As demonstrators flooded the streets of Baton Rouge, La., to protest the police killing of a black man, about 15 men in black military fatigues marched toward the police station, three of them carrying AR-15 rifles. They were members of a group called the People’s New Black Panther Party. They explained that their intent was not to harm police officers but to express their rights to protest and defend themselves, the New York Times reports. The movement against police abuse over the past two years has drawn a diverse kaleidoscope of activists who use an array of tactics. Among those who are praying, blocking roadways, speaking on social media, and negotiating with elected officials are a fervent few who are channeling the history of militant resistance. They are protesting not just with slogans and signs, but also with rifles slung over their shoulders and a rebellious spirit. “All of those groups are relevant and important to the struggle for black liberation,” said Cat Brooks, an activist who works closely with the Black Lives Matter network. “We’ve never been liberated, so we don’t know how we’re going to get there. We need all hands on deck.”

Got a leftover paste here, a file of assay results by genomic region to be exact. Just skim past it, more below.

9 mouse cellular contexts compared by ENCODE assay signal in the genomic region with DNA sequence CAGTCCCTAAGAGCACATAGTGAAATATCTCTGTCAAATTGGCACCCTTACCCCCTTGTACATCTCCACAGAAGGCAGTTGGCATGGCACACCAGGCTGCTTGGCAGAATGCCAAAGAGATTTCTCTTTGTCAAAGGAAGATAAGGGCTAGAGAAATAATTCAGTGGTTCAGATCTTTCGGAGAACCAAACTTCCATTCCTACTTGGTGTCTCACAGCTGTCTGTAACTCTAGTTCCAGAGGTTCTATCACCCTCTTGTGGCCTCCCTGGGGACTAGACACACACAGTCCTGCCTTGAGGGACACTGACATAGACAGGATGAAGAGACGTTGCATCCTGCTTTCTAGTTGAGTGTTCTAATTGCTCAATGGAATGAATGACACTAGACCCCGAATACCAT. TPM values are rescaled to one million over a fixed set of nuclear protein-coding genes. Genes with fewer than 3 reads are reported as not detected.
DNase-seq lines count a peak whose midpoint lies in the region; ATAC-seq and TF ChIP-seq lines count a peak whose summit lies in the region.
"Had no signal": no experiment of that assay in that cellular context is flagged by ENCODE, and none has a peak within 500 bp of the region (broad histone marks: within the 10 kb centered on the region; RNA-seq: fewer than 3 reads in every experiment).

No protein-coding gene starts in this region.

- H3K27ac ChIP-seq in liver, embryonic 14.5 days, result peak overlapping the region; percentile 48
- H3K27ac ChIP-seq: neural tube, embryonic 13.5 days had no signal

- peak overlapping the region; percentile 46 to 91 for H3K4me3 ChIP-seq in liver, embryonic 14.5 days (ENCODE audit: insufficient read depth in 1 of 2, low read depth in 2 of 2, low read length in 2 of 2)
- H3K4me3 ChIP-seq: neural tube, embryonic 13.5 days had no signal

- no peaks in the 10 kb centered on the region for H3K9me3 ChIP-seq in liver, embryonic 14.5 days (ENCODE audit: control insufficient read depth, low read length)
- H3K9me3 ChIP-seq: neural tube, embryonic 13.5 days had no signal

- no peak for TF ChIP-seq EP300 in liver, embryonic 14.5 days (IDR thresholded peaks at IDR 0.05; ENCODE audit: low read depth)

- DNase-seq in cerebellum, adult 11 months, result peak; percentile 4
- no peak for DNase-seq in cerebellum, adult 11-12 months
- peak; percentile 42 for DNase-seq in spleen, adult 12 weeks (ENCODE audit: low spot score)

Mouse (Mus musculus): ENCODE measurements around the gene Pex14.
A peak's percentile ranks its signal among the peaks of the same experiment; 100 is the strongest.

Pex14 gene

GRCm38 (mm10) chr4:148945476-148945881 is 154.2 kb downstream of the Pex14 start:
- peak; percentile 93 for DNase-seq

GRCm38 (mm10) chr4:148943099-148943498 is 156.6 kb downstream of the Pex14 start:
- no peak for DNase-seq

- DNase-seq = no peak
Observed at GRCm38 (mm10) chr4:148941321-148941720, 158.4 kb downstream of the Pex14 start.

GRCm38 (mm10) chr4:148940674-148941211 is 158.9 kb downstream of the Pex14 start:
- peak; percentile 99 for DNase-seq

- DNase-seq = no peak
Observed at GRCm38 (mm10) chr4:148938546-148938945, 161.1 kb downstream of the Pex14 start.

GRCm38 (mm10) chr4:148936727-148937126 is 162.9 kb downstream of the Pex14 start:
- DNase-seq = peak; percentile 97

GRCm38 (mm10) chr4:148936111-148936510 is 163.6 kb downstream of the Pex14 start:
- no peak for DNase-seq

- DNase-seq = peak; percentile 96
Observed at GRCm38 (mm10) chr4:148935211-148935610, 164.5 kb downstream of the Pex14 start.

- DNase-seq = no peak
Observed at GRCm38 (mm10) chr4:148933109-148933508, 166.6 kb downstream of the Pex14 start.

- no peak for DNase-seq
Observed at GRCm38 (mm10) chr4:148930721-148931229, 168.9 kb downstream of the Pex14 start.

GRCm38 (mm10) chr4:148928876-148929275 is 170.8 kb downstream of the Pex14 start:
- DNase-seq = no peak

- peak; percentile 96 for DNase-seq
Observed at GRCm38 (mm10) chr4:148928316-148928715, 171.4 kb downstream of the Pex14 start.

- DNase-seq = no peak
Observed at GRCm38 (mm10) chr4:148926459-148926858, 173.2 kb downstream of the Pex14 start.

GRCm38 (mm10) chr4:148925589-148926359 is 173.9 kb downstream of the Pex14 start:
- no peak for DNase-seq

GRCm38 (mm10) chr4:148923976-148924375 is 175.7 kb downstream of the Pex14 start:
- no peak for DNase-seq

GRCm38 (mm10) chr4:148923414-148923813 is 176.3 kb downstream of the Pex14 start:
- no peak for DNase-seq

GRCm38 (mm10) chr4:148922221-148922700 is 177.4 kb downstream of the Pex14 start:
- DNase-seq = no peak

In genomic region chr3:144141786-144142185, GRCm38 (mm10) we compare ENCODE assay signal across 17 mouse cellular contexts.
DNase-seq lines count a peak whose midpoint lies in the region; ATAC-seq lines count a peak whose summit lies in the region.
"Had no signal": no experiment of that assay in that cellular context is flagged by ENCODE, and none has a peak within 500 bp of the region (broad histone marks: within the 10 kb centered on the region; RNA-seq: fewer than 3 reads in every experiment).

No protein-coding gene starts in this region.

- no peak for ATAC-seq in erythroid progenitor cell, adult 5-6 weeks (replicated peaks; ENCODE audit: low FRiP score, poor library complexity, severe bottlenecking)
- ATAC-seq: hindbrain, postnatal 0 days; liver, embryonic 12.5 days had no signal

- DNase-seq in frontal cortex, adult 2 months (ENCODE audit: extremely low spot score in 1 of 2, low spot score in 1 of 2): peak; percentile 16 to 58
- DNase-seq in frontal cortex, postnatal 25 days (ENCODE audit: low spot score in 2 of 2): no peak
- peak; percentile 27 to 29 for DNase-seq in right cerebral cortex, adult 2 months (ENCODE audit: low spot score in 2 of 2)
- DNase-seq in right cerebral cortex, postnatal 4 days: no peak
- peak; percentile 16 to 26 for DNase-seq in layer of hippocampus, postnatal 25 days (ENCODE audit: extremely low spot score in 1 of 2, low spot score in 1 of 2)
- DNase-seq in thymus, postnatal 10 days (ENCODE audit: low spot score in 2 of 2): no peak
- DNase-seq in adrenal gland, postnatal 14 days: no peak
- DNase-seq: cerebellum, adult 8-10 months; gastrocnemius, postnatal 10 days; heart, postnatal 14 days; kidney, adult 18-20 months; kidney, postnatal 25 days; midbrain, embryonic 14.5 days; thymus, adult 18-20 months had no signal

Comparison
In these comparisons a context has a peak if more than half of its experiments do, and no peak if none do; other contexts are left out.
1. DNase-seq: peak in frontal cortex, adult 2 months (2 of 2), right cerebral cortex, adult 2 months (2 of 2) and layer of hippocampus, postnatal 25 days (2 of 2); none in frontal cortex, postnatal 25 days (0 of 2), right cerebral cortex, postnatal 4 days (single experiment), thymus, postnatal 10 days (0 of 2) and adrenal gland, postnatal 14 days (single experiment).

On Wednesday, the Black Youth Project 100, a national coalition, helped stage occupations of police unions and departments in cities from New York to Washington to Oakland. They were aiming to raise awareness of what they say is the complicity of police unions in helping officers to get away with violence. Brooks, who is based in Oakland, co-founded the Anti Police-Terror Project three years ago to help get black people involved in their communities. The group created a commission of community members who investigate police shootings, support families of victims and pressure departments to hold officers accountable. Some fear that the movement against police abuse still has on its periphery some groups with histories of stoking hate. The Southern Poverty Law Center, which tracks extremist organizations, said it counted 180 groups last year that it considered to be black separatist hate organizations, a 59 percent increase from the previous year.